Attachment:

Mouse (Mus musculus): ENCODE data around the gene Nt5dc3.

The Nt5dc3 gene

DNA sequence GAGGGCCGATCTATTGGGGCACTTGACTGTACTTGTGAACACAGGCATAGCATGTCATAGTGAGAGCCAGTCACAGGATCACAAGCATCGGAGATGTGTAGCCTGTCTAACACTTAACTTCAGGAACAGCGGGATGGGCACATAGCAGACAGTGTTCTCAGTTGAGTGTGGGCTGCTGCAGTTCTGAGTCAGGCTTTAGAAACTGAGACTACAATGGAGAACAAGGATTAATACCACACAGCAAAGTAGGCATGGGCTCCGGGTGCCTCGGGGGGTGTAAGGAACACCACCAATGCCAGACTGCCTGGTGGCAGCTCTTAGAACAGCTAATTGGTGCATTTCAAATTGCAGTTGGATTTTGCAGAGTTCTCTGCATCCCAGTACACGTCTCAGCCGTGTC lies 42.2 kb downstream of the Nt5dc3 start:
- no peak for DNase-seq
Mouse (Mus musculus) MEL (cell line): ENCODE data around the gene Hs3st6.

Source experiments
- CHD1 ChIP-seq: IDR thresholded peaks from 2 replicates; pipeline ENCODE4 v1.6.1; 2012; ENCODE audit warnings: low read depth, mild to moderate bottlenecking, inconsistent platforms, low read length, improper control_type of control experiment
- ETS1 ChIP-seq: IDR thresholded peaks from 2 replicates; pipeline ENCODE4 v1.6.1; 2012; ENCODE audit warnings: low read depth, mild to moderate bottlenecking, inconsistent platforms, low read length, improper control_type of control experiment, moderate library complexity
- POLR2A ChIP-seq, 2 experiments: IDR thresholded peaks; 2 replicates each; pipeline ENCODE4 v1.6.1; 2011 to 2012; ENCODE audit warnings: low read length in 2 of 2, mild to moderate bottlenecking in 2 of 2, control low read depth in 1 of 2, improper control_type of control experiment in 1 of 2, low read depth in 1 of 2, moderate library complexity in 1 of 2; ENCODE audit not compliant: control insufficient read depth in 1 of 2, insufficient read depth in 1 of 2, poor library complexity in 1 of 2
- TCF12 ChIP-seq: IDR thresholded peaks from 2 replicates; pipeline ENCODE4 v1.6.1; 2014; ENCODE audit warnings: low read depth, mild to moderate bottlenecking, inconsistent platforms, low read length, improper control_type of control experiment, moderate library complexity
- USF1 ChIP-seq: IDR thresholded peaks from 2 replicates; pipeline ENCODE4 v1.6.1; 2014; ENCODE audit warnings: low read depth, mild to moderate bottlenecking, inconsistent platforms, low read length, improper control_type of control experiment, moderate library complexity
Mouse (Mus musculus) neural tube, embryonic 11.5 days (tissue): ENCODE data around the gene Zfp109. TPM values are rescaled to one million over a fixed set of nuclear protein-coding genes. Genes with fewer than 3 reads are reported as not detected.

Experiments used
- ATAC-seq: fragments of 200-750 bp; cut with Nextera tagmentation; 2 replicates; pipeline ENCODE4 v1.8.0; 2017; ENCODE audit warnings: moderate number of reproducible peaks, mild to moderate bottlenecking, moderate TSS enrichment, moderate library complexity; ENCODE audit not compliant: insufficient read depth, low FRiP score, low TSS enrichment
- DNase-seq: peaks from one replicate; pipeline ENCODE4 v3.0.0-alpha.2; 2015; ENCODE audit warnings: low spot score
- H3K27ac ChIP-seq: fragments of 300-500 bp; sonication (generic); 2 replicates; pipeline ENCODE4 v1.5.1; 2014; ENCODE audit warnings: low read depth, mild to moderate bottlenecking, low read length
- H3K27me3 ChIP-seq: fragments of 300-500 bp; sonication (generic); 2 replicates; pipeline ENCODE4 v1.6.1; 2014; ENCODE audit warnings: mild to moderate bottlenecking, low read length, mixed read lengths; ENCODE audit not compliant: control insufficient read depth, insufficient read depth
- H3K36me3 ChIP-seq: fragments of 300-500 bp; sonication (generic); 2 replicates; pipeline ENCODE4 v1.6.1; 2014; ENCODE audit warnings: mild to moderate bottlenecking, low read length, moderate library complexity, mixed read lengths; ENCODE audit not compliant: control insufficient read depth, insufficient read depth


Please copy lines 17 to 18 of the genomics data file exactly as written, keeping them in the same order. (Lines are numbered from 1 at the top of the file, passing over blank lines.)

- H3K27me3 ChIP-seq: fragments of 300-500 bp; sonication (generic); 2 replicates; pipeline ENCODE4 v1.6.1; 2014; ENCODE audit warnings: mild to moderate bottlenecking, low read length, mixed read lengths; ENCODE audit not compliant: control insufficient read depth, insufficient read depth
- H3K36me3 ChIP-seq: fragments of 300-500 bp; sonication (generic); 2 replicates; pipeline ENCODE4 v1.6.1; 2014; ENCODE audit warnings: mild to moderate bottlenecking, low read length, moderate library complexity, mixed read lengths; ENCODE audit not compliant: control insufficient read depth, insufficient read depth